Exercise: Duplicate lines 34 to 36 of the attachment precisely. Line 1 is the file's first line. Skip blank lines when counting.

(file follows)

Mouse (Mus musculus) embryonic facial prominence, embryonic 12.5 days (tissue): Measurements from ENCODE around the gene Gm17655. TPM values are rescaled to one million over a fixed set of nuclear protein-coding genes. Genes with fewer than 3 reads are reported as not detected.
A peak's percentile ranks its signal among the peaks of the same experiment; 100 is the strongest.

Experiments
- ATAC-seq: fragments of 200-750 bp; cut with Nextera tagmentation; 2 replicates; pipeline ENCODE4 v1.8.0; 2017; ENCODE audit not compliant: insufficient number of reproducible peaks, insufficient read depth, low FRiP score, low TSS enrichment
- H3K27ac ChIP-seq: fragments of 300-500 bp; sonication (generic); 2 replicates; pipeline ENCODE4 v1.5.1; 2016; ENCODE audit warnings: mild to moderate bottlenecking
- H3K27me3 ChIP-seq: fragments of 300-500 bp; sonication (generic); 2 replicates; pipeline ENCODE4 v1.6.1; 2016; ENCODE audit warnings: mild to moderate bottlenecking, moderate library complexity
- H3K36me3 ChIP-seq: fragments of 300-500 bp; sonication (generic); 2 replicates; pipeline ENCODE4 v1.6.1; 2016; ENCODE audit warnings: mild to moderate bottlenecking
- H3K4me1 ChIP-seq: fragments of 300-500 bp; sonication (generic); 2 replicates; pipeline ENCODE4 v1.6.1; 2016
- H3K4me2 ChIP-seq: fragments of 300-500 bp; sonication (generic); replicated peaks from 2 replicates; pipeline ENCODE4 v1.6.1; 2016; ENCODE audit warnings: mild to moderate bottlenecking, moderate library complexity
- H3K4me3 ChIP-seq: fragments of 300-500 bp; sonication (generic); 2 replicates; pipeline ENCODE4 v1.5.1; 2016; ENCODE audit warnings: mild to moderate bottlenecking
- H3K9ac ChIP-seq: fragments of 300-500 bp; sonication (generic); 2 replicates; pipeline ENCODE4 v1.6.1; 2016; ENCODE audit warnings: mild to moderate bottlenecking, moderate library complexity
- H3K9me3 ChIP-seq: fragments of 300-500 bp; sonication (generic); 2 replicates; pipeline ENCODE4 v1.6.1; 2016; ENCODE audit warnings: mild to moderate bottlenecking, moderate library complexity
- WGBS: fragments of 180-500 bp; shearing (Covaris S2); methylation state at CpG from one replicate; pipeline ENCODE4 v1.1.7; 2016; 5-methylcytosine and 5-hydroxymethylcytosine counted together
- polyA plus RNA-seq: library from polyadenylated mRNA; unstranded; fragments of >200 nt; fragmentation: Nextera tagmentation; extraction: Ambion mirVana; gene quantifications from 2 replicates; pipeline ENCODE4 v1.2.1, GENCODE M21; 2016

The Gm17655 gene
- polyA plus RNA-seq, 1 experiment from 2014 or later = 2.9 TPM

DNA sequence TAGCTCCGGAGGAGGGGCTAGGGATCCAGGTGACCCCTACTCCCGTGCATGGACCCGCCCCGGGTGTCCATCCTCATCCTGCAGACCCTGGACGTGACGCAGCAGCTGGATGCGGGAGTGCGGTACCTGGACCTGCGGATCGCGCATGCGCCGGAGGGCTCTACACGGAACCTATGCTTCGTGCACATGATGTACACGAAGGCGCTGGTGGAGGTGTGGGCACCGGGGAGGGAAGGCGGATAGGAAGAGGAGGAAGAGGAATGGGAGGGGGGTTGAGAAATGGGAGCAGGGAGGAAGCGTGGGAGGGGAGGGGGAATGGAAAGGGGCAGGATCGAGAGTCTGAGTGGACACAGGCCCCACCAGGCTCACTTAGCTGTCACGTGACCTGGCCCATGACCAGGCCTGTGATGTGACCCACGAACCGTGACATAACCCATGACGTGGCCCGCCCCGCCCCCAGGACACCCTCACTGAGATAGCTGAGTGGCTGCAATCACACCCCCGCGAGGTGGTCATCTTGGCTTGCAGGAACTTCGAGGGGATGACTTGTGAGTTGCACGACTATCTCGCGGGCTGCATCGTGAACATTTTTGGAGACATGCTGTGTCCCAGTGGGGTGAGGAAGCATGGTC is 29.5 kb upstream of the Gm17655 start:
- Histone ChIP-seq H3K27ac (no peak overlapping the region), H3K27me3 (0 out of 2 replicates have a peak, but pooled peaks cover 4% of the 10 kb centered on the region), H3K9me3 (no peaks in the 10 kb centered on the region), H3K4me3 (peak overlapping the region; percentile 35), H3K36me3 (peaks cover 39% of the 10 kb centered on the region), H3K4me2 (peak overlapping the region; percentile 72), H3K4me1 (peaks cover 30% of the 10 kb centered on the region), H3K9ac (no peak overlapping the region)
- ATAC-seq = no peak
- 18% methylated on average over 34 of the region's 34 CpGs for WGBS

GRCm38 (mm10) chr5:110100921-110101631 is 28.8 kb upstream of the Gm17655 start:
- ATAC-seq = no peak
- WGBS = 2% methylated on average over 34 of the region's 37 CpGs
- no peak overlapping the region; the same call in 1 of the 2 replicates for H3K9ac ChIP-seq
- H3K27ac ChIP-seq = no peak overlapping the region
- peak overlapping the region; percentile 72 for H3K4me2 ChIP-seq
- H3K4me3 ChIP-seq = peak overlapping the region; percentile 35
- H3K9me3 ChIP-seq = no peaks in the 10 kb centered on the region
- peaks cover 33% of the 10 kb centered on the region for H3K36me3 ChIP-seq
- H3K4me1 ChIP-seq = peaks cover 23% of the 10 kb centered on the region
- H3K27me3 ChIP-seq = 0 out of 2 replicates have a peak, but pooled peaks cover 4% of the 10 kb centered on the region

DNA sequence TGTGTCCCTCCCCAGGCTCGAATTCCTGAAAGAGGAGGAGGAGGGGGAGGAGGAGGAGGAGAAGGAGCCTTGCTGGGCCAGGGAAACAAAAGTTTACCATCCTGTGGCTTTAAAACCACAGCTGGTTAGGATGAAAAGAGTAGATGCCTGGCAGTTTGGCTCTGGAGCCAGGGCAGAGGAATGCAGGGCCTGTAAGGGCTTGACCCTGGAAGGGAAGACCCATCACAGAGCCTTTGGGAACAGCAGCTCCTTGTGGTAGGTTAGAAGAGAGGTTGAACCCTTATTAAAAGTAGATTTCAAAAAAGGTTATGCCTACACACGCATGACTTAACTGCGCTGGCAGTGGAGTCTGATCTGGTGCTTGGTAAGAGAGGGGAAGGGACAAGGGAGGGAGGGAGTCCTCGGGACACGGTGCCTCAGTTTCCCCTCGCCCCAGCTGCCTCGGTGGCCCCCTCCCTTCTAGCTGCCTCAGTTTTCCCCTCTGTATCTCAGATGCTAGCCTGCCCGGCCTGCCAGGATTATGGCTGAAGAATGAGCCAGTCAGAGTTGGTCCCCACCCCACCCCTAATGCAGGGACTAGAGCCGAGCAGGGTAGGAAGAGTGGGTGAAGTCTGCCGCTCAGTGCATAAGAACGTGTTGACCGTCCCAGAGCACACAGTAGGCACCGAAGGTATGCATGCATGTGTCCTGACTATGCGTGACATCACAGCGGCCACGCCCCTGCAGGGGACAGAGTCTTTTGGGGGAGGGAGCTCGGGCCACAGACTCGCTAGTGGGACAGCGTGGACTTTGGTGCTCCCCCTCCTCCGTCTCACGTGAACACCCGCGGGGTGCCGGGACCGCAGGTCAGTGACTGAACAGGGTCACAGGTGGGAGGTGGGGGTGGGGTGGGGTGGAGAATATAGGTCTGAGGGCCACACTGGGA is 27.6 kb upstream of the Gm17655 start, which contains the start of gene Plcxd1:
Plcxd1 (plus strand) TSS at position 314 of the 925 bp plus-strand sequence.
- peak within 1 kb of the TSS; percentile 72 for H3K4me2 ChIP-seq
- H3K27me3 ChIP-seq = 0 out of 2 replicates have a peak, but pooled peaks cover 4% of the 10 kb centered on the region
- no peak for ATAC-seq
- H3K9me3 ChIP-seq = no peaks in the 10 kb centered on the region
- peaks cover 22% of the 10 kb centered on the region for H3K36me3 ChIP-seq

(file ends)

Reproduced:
- peak within 1 kb of the TSS; percentile 72 for H3K4me2 ChIP-seq
- H3K27me3 ChIP-seq = 0 out of 2 replicates have a peak, but pooled peaks cover 4% of the 10 kb centered on the region
- no peak for ATAC-seq